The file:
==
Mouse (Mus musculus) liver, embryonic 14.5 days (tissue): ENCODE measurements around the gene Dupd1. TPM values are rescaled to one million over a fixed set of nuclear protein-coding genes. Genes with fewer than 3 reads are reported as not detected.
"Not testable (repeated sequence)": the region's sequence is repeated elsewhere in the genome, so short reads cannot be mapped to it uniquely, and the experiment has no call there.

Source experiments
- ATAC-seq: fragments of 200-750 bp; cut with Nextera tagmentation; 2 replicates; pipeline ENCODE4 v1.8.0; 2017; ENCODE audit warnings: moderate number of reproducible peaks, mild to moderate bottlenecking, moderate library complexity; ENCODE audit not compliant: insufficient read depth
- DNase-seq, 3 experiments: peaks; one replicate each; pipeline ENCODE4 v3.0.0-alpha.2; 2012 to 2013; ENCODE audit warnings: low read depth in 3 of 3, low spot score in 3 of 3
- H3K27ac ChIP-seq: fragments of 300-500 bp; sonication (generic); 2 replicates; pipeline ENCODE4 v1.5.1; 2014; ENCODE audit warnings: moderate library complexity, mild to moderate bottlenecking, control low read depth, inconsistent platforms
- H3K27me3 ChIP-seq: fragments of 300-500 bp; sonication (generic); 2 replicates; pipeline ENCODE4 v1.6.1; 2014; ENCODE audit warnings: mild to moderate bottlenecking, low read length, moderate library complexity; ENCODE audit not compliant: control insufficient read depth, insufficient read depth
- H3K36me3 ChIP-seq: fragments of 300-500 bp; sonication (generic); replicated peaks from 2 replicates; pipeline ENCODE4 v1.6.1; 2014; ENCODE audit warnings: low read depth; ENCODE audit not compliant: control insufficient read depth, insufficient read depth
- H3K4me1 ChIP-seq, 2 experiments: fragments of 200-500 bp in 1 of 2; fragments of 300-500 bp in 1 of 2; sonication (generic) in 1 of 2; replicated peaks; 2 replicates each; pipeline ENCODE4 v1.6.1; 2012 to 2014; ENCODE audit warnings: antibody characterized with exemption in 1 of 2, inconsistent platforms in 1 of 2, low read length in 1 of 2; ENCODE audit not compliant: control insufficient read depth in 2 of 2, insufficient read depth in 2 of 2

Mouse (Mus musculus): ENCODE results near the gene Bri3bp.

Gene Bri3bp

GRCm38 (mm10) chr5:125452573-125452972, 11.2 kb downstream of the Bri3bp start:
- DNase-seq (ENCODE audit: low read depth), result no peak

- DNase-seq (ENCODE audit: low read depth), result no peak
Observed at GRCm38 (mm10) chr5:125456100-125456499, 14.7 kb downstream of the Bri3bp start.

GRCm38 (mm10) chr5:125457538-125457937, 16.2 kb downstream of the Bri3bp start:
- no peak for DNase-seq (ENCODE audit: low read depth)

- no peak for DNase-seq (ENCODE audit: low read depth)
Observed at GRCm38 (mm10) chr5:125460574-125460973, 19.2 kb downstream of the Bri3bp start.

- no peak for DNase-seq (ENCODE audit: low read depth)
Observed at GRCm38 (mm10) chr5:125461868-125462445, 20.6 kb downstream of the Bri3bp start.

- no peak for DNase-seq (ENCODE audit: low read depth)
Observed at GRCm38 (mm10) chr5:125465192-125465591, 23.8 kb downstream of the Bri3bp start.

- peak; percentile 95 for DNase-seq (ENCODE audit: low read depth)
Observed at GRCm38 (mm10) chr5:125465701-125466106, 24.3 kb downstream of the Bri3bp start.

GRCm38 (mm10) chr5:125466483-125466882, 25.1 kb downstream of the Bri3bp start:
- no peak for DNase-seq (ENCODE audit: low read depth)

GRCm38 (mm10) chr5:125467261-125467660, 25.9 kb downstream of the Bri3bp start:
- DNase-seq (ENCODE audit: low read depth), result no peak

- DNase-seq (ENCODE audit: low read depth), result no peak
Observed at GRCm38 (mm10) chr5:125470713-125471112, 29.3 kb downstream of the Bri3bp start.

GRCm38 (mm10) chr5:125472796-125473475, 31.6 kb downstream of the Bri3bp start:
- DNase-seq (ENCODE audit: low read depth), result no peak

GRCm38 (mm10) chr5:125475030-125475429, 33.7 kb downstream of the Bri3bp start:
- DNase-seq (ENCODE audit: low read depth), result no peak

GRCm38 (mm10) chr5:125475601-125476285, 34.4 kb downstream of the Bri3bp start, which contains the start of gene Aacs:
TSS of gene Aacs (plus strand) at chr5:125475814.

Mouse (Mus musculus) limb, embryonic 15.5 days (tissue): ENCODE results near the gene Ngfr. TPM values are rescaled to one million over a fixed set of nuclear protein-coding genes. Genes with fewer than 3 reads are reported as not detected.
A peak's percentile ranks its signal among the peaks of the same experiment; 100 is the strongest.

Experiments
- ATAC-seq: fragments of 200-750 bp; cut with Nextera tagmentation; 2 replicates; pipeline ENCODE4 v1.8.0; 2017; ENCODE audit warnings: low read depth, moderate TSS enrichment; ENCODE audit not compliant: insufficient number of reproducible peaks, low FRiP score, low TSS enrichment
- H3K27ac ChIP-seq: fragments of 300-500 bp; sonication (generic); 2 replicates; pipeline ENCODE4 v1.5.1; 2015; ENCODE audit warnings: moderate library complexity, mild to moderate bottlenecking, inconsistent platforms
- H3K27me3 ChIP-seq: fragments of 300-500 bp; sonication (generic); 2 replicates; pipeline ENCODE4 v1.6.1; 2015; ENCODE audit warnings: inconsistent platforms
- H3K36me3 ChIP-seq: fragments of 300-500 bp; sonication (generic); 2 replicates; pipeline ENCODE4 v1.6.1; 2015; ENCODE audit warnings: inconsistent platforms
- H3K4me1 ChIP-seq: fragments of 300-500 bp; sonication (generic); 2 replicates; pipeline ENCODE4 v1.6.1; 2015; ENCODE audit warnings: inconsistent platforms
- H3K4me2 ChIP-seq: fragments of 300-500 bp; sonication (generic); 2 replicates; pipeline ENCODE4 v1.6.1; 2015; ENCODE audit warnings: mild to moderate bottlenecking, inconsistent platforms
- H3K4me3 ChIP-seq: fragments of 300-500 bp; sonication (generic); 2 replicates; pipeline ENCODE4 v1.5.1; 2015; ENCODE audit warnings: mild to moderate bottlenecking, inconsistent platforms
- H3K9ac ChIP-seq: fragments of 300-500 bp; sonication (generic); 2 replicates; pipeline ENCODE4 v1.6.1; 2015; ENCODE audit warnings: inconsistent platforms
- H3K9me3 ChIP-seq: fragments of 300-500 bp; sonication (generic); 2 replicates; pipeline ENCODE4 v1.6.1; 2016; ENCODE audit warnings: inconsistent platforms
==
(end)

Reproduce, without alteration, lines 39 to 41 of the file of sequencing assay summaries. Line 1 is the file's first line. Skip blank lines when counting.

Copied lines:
A peak's percentile ranks its signal among the peaks of the same experiment; 100 is the strongest.

Experiments
- ATAC-seq: fragments of 200-750 bp; cut with Nextera tagmentation; 2 replicates; pipeline ENCODE4 v1.8.0; 2017; ENCODE audit warnings: low read depth, moderate TSS enrichment; ENCODE audit not compliant: insufficient number of reproducible peaks, low FRiP score, low TSS enrichment